The best sowing time for marjoram is mid-March to late May – on the windowsill or in the cold frame. Since the plant needs warmth, the average temperatures should be above 15 °C / 59 °F. The ideal germination temperature is 18 to 20 °C / 64 to 68 °F. Sow the seeds as evenly as possible and not too dense, and only thinly sift the seeds with sand, as marjoram is a light germ. After sowing, moisten the soil well. The seedlings should be in small groups with three to five small plantlets in individual pots, so they have enough space. The young plants can then go outdoors, if no late frosts are being expected. Plant the young plants at a distance of 25 x 25 cm (10 x 10 in) in the bed. From May, you can sow directly in the field. The optimal distance between the rows is 15 cm (6 in).

Tip: Marjoram is one of the self-incompatible plants, so you should not plant it in the same place again next year. Ideal is a cultivation break of four years – also to other plants of the mint family.


As marjoram grows slowly, you should occasionally hack to remove weeds and keep the soil loose. Longer dry periods do not bother the herb. A composting in the spring before planting is sufficient for the plant to provide it with sufficient nutrients during the season. In pot and tub cultures, a nutrient supply in the summer may be necessary, depending on size of the planter and how intensively the herb is harvested. A commercial herbal fertilizer is usually enough here.


Fresh shoots can be harvested throughout the summer, with the aroma of the leaves being spicy at the beginning of flowering to full flowering. To do this, cut off the whole shoots about 5 cm (2 in) above the ground and pick the leaves. Bunched together, you can also hang the herbs in an airy place to dry. The dried flower stems smell fine-spicy and can be used in potpourris. From the leaves you can also win distilled, essential oil.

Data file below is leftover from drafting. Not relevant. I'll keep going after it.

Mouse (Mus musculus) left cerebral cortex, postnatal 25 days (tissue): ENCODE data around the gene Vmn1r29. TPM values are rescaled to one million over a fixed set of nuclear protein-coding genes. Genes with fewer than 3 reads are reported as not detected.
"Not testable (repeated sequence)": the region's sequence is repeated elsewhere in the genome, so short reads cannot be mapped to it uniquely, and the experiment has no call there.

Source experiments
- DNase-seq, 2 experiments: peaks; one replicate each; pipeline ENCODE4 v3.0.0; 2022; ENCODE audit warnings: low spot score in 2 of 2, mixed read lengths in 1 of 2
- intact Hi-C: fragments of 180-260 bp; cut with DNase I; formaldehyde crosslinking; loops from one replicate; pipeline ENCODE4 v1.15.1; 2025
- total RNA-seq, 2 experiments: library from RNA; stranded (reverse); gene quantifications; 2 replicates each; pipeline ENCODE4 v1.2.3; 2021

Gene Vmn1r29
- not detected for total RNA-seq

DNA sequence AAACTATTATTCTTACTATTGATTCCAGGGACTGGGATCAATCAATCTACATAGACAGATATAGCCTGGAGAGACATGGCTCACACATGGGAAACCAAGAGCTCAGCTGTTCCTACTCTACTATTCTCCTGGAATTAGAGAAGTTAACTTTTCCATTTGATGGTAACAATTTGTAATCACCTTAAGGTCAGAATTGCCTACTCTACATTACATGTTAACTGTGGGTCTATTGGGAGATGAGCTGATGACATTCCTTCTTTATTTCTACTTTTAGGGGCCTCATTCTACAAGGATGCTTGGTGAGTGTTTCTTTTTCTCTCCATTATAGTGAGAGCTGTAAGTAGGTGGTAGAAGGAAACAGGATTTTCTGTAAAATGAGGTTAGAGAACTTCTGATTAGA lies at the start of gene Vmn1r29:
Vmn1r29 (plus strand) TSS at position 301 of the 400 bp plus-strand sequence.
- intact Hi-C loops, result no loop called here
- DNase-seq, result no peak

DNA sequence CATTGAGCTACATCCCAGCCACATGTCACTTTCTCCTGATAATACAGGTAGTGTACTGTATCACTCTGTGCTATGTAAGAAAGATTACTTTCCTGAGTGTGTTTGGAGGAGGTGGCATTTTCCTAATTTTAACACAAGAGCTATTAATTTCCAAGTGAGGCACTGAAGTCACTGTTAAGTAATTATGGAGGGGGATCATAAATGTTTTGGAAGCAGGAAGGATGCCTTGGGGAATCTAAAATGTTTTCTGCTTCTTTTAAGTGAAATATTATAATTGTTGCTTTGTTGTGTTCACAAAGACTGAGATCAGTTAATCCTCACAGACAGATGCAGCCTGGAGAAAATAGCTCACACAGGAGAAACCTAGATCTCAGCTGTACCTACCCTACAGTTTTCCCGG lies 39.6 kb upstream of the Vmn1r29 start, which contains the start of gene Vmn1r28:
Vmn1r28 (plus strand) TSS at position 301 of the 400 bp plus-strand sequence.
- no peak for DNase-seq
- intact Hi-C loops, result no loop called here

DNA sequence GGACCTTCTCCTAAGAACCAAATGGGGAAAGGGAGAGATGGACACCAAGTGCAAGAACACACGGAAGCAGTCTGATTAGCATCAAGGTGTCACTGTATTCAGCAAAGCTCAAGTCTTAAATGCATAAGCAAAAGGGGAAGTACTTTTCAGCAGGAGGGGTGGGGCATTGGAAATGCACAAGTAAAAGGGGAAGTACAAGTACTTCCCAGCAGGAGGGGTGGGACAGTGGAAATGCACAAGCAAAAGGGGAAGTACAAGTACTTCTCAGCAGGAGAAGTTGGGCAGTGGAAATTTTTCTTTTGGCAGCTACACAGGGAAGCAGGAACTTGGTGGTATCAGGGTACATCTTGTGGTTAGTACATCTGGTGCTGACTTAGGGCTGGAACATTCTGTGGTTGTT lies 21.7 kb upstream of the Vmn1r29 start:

the marjoram herb can be dried for conservation
the marjoram herb can be dried for conservation

Marjoram and its use

Marjoram is a popular spice herb and can be used in many ways. Also as medicinal and fragrance herb it is used in many places.

Marjoram in the kitchen

Due to the strong essential oils, marjoram is a strong tasting plant with a distinctive smell. It has a strong spiciness and should be used sparingly unlike many other herbs. The leaves are used for potato dishes, game and poultry dishes and for hearty stews. In addition, the herb is used as a flavoring agent for many sausages.

Many Mediterranean dishes and leguminous dishes such as lentils or beans can make a very interesting and tasty base with marjoram. In cream soups and stews it is often used in conjunction with sausage or bacon and can season spicy foods refined.

Marjoram can be used fresh, dried or frozen. Unlike many other herbs, it loses almost no aroma during drying. However, storage in aroma-preserving vessels is recommended. Rarely used, but still highly recommended, is the herb pickled in neutral oil (eg. olive oil). This can be used well for salads or pastes.

Marjoram as a medicinal herb

Marjoram is not only known as a spice herb, but also as a versatile herb. Like many other Mediterranean herbs, the plant contains many medically valuable ingredients, which e.g. can help with indigestion.